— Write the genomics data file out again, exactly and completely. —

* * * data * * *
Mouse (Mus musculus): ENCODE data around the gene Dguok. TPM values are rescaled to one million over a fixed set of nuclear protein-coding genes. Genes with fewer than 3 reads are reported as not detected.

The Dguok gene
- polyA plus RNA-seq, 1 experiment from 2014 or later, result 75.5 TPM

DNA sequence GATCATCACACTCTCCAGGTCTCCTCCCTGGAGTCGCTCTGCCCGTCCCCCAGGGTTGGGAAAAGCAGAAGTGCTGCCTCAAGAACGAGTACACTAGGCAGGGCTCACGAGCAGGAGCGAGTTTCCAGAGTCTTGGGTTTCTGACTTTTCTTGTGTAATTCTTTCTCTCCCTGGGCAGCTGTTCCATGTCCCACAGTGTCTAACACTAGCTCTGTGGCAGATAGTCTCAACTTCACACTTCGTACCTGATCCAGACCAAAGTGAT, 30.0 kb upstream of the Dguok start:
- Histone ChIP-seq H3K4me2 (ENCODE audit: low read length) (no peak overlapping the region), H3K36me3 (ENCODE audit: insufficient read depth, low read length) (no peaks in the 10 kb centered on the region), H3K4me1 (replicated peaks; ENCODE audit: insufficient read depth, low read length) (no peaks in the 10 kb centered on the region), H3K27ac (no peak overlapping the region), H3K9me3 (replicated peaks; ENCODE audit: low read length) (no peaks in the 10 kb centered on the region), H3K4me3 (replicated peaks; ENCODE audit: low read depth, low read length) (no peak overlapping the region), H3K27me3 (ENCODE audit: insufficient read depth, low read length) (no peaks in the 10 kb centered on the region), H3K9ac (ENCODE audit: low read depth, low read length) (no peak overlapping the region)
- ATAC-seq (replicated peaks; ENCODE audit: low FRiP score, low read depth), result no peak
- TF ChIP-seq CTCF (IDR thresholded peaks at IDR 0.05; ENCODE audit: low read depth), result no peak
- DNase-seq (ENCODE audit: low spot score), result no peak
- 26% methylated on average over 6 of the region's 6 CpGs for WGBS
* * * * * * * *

Mouse (Mus musculus): ENCODE data around the gene Dguok. TPM values are rescaled to one million over a fixed set of nuclear protein-coding genes. Genes with fewer than 3 reads are reported as not detected.

The Dguok gene
- polyA plus RNA-seq, 1 experiment from 2014 or later, result 75.5 TPM

DNA sequence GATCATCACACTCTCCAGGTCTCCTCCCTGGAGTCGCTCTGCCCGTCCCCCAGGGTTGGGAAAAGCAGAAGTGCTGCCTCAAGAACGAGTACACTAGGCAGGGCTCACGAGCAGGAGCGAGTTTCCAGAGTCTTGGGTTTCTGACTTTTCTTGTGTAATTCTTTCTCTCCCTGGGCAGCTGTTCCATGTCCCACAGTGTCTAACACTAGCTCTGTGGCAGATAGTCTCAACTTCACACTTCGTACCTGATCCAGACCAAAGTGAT, 30.0 kb upstream of the Dguok start:
- Histone ChIP-seq H3K4me2 (ENCODE audit: low read length) (no peak overlapping the region), H3K36me3 (ENCODE audit: insufficient read depth, low read length) (no peaks in the 10 kb centered on the region), H3K4me1 (replicated peaks; ENCODE audit: insufficient read depth, low read length) (no peaks in the 10 kb centered on the region), H3K27ac (no peak overlapping the region), H3K9me3 (replicated peaks; ENCODE audit: low read length) (no peaks in the 10 kb centered on the region), H3K4me3 (replicated peaks; ENCODE audit: low read depth, low read length) (no peak overlapping the region), H3K27me3 (ENCODE audit: insufficient read depth, low read length) (no peaks in the 10 kb centered on the region), H3K9ac (ENCODE audit: low read depth, low read length) (no peak overlapping the region)
- ATAC-seq (replicated peaks; ENCODE audit: low FRiP score, low read depth), result no peak
- TF ChIP-seq CTCF (IDR thresholded peaks at IDR 0.05; ENCODE audit: low read depth), result no peak
- DNase-seq (ENCODE audit: low spot score), result no peak
- 26% methylated on average over 6 of the region's 6 CpGs for WGBS